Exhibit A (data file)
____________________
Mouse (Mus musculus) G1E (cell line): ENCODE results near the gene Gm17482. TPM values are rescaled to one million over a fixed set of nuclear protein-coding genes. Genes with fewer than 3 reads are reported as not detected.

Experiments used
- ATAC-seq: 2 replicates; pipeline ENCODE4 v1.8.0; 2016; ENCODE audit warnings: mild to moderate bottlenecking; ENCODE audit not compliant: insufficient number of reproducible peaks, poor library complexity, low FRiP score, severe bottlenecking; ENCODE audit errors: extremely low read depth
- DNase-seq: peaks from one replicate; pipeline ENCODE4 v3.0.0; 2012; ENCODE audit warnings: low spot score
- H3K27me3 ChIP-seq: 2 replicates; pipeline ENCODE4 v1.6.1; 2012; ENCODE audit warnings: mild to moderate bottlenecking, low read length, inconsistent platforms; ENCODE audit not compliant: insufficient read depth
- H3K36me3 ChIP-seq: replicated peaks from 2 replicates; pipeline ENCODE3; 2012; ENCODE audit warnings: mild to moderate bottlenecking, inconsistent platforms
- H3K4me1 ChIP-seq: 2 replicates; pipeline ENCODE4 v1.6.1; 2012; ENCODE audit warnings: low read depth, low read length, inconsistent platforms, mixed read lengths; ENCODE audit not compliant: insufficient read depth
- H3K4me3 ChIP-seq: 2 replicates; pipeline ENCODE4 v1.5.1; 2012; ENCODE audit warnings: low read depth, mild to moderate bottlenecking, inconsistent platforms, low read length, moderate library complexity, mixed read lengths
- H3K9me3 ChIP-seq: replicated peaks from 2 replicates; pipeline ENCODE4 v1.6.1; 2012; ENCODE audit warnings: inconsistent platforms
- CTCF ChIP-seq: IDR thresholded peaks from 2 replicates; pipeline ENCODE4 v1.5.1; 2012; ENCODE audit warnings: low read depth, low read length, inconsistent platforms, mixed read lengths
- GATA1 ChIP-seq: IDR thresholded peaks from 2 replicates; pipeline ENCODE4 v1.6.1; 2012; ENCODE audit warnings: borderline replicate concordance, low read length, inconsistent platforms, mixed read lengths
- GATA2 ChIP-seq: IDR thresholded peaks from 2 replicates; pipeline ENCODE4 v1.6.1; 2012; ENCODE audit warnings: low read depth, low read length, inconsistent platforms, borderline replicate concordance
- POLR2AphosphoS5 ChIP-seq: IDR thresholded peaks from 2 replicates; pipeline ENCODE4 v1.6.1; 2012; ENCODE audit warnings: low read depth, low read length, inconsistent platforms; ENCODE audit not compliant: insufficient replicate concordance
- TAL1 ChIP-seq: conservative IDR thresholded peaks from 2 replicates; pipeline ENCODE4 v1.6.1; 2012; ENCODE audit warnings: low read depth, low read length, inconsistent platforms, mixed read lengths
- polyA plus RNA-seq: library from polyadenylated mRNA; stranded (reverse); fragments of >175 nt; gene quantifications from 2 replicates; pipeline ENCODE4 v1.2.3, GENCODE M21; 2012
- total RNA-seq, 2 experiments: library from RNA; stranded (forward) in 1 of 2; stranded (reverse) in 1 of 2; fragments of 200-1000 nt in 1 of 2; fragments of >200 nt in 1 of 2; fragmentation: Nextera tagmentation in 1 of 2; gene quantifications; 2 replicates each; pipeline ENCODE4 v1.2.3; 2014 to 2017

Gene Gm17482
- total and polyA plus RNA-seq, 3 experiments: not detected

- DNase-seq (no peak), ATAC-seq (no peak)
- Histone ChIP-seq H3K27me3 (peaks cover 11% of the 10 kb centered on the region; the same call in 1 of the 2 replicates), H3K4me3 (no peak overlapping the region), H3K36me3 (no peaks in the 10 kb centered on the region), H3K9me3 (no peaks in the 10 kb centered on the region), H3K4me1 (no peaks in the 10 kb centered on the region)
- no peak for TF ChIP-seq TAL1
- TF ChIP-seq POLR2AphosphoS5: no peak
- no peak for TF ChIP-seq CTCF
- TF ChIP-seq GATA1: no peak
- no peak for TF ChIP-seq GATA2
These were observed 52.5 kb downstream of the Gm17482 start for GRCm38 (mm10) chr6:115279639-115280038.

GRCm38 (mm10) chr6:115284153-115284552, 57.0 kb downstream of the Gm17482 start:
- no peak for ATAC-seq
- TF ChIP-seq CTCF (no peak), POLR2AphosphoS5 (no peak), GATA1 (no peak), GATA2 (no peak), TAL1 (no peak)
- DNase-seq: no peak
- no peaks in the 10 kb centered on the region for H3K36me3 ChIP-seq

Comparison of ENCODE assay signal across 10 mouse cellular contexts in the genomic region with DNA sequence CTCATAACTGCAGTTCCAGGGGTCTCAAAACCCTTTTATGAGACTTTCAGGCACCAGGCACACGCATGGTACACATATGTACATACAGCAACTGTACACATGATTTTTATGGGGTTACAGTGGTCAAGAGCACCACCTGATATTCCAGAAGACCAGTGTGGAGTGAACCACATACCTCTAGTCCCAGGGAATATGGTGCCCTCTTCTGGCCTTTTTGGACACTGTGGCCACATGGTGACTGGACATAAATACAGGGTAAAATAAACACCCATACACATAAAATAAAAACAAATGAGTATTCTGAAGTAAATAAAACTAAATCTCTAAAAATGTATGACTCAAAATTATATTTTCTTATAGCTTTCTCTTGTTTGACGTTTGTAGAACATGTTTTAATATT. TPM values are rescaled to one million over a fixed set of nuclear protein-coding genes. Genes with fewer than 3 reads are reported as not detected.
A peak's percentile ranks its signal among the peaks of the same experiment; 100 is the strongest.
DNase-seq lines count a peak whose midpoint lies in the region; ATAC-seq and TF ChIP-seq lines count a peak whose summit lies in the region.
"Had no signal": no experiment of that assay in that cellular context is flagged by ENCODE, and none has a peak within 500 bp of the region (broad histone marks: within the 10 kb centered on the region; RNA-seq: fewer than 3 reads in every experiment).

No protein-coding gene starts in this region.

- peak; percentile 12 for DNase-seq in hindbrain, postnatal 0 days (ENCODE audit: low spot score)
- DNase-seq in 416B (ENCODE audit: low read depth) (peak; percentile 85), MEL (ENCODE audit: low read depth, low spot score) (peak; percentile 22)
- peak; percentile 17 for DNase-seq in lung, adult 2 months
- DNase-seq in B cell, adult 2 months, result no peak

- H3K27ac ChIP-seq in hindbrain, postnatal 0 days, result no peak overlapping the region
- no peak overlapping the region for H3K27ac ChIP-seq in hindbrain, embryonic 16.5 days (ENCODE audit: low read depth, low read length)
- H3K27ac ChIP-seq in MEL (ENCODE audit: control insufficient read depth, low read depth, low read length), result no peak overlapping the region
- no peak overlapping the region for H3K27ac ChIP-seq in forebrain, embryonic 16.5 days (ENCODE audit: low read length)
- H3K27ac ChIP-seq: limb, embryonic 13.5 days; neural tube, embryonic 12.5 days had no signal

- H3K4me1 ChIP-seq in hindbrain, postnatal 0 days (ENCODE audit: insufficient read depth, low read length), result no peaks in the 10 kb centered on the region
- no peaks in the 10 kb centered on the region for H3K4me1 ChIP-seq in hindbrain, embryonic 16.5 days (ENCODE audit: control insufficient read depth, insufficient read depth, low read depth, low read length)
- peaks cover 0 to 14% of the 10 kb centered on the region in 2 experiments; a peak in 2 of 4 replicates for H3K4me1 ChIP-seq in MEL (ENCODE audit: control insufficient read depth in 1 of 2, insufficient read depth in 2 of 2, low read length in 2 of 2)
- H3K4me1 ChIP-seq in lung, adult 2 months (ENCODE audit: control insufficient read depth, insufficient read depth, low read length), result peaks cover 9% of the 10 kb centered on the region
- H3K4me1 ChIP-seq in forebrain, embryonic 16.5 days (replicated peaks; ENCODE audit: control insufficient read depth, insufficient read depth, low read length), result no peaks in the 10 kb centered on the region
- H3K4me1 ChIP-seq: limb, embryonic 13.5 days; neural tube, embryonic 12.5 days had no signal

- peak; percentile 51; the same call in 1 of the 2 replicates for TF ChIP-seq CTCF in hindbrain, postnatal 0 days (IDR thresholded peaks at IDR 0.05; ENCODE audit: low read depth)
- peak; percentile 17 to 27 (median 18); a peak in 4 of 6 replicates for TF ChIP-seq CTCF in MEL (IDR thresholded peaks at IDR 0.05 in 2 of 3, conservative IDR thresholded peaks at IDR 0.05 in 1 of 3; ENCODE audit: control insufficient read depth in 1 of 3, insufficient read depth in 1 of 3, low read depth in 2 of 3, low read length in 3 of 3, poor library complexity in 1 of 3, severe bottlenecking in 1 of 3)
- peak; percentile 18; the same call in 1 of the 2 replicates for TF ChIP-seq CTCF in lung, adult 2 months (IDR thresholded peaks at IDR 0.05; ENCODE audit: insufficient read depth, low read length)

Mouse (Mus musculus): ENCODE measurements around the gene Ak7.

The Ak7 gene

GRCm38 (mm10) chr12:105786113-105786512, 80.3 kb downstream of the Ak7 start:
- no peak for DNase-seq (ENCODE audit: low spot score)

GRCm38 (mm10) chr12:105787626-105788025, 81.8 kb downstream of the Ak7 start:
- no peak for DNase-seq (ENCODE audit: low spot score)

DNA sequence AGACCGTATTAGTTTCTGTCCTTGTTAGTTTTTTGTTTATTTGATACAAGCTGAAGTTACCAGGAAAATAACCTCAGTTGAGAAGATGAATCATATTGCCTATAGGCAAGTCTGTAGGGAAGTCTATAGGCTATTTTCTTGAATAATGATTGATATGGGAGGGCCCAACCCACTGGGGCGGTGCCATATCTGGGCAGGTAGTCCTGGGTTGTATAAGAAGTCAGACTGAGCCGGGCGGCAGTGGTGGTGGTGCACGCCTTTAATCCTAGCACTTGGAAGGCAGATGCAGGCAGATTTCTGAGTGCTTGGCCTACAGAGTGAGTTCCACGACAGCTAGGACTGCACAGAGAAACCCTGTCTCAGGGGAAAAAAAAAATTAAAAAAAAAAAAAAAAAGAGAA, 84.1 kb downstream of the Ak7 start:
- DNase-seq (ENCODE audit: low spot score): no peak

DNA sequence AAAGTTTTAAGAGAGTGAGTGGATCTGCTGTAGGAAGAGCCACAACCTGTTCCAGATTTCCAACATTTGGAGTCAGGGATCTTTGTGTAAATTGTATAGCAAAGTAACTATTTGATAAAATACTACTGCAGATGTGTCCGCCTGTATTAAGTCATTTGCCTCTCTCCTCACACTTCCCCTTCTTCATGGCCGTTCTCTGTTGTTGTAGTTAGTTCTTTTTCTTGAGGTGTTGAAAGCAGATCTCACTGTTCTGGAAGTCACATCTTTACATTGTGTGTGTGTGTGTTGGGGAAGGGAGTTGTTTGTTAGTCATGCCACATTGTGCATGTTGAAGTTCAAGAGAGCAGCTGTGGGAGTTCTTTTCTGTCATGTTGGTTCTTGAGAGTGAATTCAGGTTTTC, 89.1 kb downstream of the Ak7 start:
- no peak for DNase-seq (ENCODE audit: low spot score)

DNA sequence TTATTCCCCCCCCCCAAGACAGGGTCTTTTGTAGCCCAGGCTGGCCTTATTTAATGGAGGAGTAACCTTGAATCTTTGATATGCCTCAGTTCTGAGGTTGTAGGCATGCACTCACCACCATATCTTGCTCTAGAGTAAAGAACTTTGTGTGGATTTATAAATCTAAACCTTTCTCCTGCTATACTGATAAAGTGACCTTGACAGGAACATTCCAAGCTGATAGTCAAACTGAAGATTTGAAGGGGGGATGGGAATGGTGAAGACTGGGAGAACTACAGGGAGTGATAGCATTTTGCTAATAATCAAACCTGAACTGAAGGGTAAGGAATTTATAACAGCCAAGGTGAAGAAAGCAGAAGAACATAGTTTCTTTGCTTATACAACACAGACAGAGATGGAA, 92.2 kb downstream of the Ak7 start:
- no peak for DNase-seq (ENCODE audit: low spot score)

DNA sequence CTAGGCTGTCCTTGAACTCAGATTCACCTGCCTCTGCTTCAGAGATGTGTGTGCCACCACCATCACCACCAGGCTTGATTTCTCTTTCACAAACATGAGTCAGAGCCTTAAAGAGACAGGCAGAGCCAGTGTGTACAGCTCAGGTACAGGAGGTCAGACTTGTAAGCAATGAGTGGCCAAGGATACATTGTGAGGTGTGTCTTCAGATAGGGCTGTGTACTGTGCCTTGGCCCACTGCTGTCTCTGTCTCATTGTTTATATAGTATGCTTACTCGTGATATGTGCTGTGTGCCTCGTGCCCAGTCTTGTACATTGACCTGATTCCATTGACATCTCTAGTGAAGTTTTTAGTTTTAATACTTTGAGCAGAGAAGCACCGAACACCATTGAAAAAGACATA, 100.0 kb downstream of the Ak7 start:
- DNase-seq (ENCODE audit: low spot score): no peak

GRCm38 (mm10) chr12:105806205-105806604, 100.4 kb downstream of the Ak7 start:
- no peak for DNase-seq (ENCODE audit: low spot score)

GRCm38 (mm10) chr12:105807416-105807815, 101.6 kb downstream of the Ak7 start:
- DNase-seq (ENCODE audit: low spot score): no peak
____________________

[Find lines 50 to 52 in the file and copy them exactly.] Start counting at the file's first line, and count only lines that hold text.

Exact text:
- H3K4me1 ChIP-seq in forebrain, embryonic 16.5 days (replicated peaks; ENCODE audit: control insufficient read depth, insufficient read depth, low read length), result no peaks in the 10 kb centered on the region
- H3K4me1 ChIP-seq: limb, embryonic 13.5 days; neural tube, embryonic 12.5 days had no signal

- peak; percentile 51; the same call in 1 of the 2 replicates for TF ChIP-seq CTCF in hindbrain, postnatal 0 days (IDR thresholded peaks at IDR 0.05; ENCODE audit: low read depth)